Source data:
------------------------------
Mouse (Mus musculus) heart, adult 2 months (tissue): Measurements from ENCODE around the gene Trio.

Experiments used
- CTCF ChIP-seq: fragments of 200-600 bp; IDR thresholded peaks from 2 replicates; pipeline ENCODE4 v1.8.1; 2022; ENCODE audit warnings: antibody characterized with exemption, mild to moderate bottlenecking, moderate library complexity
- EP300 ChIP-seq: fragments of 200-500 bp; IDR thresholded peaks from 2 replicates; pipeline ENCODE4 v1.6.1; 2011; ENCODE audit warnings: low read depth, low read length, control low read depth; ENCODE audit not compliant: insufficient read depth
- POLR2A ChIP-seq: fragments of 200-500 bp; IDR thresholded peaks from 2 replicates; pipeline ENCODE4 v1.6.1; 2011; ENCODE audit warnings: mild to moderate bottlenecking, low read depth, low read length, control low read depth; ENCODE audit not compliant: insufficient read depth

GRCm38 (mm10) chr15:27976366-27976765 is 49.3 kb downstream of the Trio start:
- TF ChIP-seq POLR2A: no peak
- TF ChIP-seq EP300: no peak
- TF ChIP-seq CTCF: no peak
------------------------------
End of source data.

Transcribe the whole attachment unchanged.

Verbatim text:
Mouse (Mus musculus) heart, adult 2 months (tissue): Measurements from ENCODE around the gene Trio.

Experiments used
- CTCF ChIP-seq: fragments of 200-600 bp; IDR thresholded peaks from 2 replicates; pipeline ENCODE4 v1.8.1; 2022; ENCODE audit warnings: antibody characterized with exemption, mild to moderate bottlenecking, moderate library complexity
- EP300 ChIP-seq: fragments of 200-500 bp; IDR thresholded peaks from 2 replicates; pipeline ENCODE4 v1.6.1; 2011; ENCODE audit warnings: low read depth, low read length, control low read depth; ENCODE audit not compliant: insufficient read depth
- POLR2A ChIP-seq: fragments of 200-500 bp; IDR thresholded peaks from 2 replicates; pipeline ENCODE4 v1.6.1; 2011; ENCODE audit warnings: mild to moderate bottlenecking, low read depth, low read length, control low read depth; ENCODE audit not compliant: insufficient read depth

GRCm38 (mm10) chr15:27976366-27976765 is 49.3 kb downstream of the Trio start:
- TF ChIP-seq POLR2A: no peak
- TF ChIP-seq EP300: no peak
- TF ChIP-seq CTCF: no peak